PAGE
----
Terrestrial, caespitose, prolific herbs up to 40 cm in height. Roots flexuous, cylindrical, deep pink. Ramicauls arcuate or pendulous, with 6-12 internodes, 4-22 × 0.2-0.8 cm long, covered completely by lepanthiform sheaths, these light brown, papillose, 0.5-2.5 cm long, the ostium microscopically muricate, acuminate. Leaves arcuate, slightly concave, 3.5-9.0 × 0.8-2.4 cm, blades ovate to oblong, light to dark green, long-attenuate, tridenticulate apically, base cuneate, contracted into a petiole 1-3 mm long. Inflorescence 1.0- 5.6 cm long, shorter than the leaves, racemose, densely flowered, one or six per stem, producing one or two successively opening flowers; peduncle filiform, 1.0- 1.5 mm long, surrounded by a basal bract. Floral bracts 2 mm long, distichous, glabrous, apiculate. Ovary 3 mm long, obpyramidal, with 6 irregular keels. Flowers ca. 13 × 8 mm; sepals minutely denticulate, entirely light yellow; petals pubescent, yellow with proximal part of the upper lobe red to brown, lip minutely pubescent white with yellow, with the base and edges of the blades purple or brown, column pink and yellow, anther white with purple apex. Dorsal sepal 7.0 × 5.0 mm, broadly ovate, shortly acuminate, 3-veined. Lateral sepals 2-veined, 6.0 × 4.0 mm, connate at least on their proximal two-thirds, obliquely ovate with divergent, shortly acuminate apices. Petals 1-veined, ca. 4.5 × 1.5 mm, transversely bilobed, lobes subequal, narrowly triangular-oblong, rounded. Lip with blades ovate-oblong, microscopically pubescent, close to each other in their proximal part and divergent at their apices, not covering the column, base of the blades rounded, apical part acute, incurved, ciliate, ca. 2.0 × 1.6 mm; connective broadly cuneate, minutely pubescent, its body connate with the base of the column, sinus obtuse, with a small, rounded, pubescent appendix, which has two protuberances on the top and a minute tuft of hairs. Column claviform, straight, ca. 2.0 × 0.8 mm; clinandrium covering only the lower half of the anther. Anther dorsal, stigma ventral. Rostellum more or less oblong with the apex rounded, yellow. Capsule not seen.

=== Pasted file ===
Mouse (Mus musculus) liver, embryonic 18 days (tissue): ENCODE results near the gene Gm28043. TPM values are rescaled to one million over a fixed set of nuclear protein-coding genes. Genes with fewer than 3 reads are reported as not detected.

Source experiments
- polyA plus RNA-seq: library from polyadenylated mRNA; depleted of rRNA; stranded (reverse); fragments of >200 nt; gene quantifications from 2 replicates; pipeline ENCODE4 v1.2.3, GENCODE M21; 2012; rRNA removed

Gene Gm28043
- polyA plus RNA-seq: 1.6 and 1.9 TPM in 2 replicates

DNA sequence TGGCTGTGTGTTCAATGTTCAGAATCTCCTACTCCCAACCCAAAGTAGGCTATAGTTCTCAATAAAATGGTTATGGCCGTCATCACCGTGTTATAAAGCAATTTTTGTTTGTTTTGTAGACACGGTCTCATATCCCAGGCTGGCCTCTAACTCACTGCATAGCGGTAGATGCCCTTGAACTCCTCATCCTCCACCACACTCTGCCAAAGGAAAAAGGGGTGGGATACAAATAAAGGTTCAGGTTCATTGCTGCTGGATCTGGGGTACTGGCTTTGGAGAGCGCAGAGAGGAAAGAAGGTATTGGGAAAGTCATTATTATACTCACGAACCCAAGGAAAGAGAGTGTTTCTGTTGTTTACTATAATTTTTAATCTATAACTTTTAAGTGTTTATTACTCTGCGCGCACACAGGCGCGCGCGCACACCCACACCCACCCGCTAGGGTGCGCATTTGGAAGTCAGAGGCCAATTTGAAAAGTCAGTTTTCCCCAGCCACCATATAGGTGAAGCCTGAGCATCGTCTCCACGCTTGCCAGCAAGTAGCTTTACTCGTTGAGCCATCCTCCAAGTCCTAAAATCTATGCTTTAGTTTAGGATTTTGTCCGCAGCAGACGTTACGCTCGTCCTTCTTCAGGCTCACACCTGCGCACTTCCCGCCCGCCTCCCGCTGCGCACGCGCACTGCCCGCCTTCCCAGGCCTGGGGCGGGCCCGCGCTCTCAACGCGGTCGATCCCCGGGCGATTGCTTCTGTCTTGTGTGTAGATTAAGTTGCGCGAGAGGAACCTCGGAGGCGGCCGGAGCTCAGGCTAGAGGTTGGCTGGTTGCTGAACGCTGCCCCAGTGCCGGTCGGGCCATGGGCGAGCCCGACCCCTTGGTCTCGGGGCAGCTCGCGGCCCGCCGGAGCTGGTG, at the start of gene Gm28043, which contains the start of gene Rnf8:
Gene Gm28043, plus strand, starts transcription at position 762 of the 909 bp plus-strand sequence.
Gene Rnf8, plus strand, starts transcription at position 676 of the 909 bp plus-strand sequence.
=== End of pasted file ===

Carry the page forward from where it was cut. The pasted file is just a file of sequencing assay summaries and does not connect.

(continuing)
Other specimens examined.